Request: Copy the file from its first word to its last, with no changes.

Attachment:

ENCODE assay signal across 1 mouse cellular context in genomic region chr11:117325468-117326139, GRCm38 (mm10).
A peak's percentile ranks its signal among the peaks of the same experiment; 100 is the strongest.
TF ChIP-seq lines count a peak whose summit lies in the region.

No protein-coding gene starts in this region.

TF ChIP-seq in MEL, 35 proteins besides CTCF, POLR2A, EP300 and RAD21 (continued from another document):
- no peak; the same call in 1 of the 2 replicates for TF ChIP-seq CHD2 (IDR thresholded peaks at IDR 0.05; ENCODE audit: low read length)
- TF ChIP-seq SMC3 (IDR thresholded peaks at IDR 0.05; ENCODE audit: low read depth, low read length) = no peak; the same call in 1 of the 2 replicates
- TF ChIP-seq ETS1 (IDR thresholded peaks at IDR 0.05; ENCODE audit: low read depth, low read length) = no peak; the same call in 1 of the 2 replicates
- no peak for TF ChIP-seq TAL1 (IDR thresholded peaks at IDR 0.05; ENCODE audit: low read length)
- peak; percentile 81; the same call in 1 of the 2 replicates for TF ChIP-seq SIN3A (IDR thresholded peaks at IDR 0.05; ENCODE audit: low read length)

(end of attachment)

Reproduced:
ENCODE assay signal across 1 mouse cellular context in genomic region chr11:117325468-117326139, GRCm38 (mm10).
A peak's percentile ranks its signal among the peaks of the same experiment; 100 is the strongest.
TF ChIP-seq lines count a peak whose summit lies in the region.

No protein-coding gene starts in this region.

TF ChIP-seq in MEL, 35 proteins besides CTCF, POLR2A, EP300 and RAD21 (continued from another document):
- no peak; the same call in 1 of the 2 replicates for TF ChIP-seq CHD2 (IDR thresholded peaks at IDR 0.05; ENCODE audit: low read length)
- TF ChIP-seq SMC3 (IDR thresholded peaks at IDR 0.05; ENCODE audit: low read depth, low read length) = no peak; the same call in 1 of the 2 replicates
- TF ChIP-seq ETS1 (IDR thresholded peaks at IDR 0.05; ENCODE audit: low read depth, low read length) = no peak; the same call in 1 of the 2 replicates
- no peak for TF ChIP-seq TAL1 (IDR thresholded peaks at IDR 0.05; ENCODE audit: low read length)
- peak; percentile 81; the same call in 1 of the 2 replicates for TF ChIP-seq SIN3A (IDR thresholded peaks at IDR 0.05; ENCODE audit: low read length)